As the end of 2008 approaches, people's thoughts naturally turn to 2009, and what it might hold. The dire economic situation means that many will be wondering what the year will bring in terms of employment and their financial situation. This is not the place to ponder such things, nor am I qualified to do so. Instead, I'd like to discuss a matter that is related to these larger questions, but which focusses on issues particularly germane to Linux Journal: will 2009 be a year in which openness thrives, or one in which closed thinking re-asserts itself?
A major factor is obviously the change of administration in the US. Although open source has made remarkable gains there over the last decade, it has done so against a background assumption that secrecy is good, at least when it applies to governments. Open source has been notable by its absence from the discussions about the likely policies of the incoming administration, but I think we can see by proxy where things are going through the appointments made in the field of science.
One of the striking features of the outgoing US administration was its manifest contempt for the scientific process - believing, apparently, that science should be subservient to politics, not the other way around. Among the four eminent scientists appointed to the the new president's Council of Advisers on Science and Technology is Harold Varmus: he has been a pioneer of open access - enabling the public to gain free access to the scientific papers funded by the government. Nor is this the only indication that openness in the form of open access is in the ascendant.
On Obama's Change.gov site, an interesting new copyright policy has been adopted:
President-elect Obama has championed the creation of a more open, transparent, and participatory government. To that end, Change.gov adopted a new copyright policy this weekend. In an effort to create a vibrant and open public conversation about the Obama-Biden Transition Project, all website content now falls under the Creative Commons Attribution 3.0 License
The repeated "opens" there, and the policies being adopted, are indubitably a hopeful sign. But elsewhere in the world, there are numerous countervailing attempts to lock down knowledge.
The crudest and most blatant of these is by the Australian government, with its proposed mandatory Internet filtering system:
On 21 March 2006, a Labor media release stated that a Labor Government would require all Internet Service Providers (”ISPs”) to implement a mandatory Internet blocking system applicable to “all households, and to schools and other public internet points” to “prevent users from accessing any content that has been identified as prohibited by the Australian Communications and Media Authority“.
Elsewhere, there are other, more subtle, approaches being contemplated. The UK, in particular, continues to follow an increasingly authoritarian path that seems likely to lead to more direct censorship - the recent blocking of Wikipedia in the UK was just the start. For example, here's an extremely daft but dangerous proposal from a UK minister, who clearly does not understand how the Internet works:
Film-style age ratings could be applied to websites to protect children from harmful and offensive material, Culture Secretary Andy Burnham has said.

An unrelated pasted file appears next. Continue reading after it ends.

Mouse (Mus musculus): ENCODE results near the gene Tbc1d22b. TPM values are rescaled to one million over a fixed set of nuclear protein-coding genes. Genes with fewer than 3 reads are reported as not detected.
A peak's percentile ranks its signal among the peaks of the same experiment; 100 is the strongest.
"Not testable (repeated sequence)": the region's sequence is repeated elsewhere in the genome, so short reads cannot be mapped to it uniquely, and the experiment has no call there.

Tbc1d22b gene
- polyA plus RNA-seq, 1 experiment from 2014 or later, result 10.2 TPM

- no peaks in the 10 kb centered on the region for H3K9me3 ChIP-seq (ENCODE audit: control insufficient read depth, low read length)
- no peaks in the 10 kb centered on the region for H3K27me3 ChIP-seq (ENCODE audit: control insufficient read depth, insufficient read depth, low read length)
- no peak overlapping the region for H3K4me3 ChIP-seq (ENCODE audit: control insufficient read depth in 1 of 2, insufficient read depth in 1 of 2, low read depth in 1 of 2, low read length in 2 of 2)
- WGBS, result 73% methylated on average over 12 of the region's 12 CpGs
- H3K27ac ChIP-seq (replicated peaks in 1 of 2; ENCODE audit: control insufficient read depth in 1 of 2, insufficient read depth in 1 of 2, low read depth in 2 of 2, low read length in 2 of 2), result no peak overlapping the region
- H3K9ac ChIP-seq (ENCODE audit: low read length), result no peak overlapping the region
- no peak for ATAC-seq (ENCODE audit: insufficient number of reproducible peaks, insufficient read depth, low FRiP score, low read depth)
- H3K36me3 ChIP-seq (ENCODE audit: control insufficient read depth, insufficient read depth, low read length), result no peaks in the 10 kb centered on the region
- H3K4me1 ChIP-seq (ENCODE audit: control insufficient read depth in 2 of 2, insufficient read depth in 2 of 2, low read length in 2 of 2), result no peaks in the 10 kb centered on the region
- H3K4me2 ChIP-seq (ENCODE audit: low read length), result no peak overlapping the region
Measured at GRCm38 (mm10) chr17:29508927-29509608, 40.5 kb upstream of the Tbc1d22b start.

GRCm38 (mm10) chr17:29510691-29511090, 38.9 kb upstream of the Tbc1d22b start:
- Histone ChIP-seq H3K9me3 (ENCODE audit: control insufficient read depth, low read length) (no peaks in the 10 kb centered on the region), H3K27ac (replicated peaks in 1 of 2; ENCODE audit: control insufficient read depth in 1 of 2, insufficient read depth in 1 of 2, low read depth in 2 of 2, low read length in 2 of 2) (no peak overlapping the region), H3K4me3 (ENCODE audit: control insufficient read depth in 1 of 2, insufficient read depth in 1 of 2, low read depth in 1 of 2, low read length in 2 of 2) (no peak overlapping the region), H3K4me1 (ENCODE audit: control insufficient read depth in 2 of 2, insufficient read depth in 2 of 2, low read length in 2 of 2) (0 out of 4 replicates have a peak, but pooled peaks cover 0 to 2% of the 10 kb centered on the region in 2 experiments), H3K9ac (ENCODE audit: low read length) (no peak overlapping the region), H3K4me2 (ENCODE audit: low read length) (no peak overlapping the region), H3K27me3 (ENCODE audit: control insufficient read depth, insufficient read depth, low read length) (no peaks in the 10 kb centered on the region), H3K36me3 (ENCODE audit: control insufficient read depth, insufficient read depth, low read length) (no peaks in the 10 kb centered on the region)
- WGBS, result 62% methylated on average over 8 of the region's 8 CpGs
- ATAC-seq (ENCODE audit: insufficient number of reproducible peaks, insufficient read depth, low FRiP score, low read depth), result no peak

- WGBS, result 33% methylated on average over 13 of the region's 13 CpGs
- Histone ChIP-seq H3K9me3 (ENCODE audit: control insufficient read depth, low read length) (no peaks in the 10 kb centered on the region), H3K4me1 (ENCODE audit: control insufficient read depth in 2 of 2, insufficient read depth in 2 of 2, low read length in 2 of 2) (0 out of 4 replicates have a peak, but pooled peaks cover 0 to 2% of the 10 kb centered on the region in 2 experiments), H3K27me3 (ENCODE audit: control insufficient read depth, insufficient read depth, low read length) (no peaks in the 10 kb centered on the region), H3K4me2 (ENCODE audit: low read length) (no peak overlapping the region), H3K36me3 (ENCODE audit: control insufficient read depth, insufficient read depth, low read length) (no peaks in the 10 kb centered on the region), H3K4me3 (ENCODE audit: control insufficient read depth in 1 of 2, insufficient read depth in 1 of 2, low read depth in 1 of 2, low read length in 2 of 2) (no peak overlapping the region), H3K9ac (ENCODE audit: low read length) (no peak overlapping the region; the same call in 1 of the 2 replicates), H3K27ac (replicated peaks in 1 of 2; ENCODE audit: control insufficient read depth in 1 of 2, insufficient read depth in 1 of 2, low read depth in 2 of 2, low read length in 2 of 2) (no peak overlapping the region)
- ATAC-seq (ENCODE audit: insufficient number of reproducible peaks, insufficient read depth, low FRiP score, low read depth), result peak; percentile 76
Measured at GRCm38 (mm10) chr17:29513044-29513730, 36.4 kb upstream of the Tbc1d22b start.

Mr Burnham told the Daily Telegraph the government was looking at a number of possible new internet safeguards.
He said some content, such as clips of beheadings, was unacceptable and new standards of decency were needed.
He also plans to negotiate with the US on drawing up international rules for English language websites.
Mr Burnham, a father of three young children, believes internet-service providers should offer child-friendly web access.
The only way such a ratings system could conceivably work is if sites deemed objectionable by official censors is blocked by ISPs - anything else would be trivial to circumvent - precisely the scheme proposed in Australia.
Nor is the UK alone in wanting to clampdown on sites that it disapproves of. Silvio Berlusconi, prime minister of Italy, has recently indicated how he will use his forthcoming presidency of the G8 group:
Italian president and media baron Silvio Berlusconi said today that he would use his country's imminent presidency of the G8 group to push for an international agreement to "regulate the internet".
Speaking to Italian postal workers, Reuters reports Berlusconi said: "The G8 has as its task the regulation of financial markets... I think the next G8 can bring to the table a proposal for a regulation of the internet."
Italy's G8 presidency begins on January 1. The role is taken by each of the group's members in rotation. The holder country is responsible for organising and hosting the G8's meetings and setting the agenda.
Aside from these contradictory trends in the sphere of politics, there is a separate development underway that could have a huge effect on the world of free software. In part as a reaction to the massive failure of a financial system based almost entirely on the pursuit of money as an end in itself, with little thought to "externalities" like respect for people or the environment, many people are beginning to ask whether it is time for a radically new approach, based on different values.
One of the candidates for such an alternative is a system similar to the kind of peer-based production that lies at the heart of free software. In other words, one that values collaboration and sharing over ruthless competition and exclusive ownership. Such an epochal shift would obviously take rather more than a year to realise. But if these ideas succeed in taking root - and censorship threats notwithstanding - 2009 might eventually turn out to be not just open in important ways, but the start of an entire era of openness.
Glyn Moody writes about openness at opendotdotdot.
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